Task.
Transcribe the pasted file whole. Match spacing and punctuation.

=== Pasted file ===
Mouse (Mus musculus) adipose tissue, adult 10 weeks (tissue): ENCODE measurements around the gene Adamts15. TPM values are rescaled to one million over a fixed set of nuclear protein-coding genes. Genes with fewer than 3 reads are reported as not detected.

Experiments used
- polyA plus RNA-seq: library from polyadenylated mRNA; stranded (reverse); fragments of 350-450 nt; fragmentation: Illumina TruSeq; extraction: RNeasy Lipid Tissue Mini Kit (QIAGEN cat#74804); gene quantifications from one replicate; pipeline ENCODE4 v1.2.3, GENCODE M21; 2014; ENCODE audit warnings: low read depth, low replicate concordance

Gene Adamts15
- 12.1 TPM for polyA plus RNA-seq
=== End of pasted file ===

Mouse (Mus musculus) adipose tissue, adult 10 weeks (tissue): ENCODE measurements around the gene Adamts15. TPM values are rescaled to one million over a fixed set of nuclear protein-coding genes. Genes with fewer than 3 reads are reported as not detected.

Experiments used
- polyA plus RNA-seq: library from polyadenylated mRNA; stranded (reverse); fragments of 350-450 nt; fragmentation: Illumina TruSeq; extraction: RNeasy Lipid Tissue Mini Kit (QIAGEN cat#74804); gene quantifications from one replicate; pipeline ENCODE4 v1.2.3, GENCODE M21; 2014; ENCODE audit warnings: low read depth, low replicate concordance

Gene Adamts15
- 12.1 TPM for polyA plus RNA-seq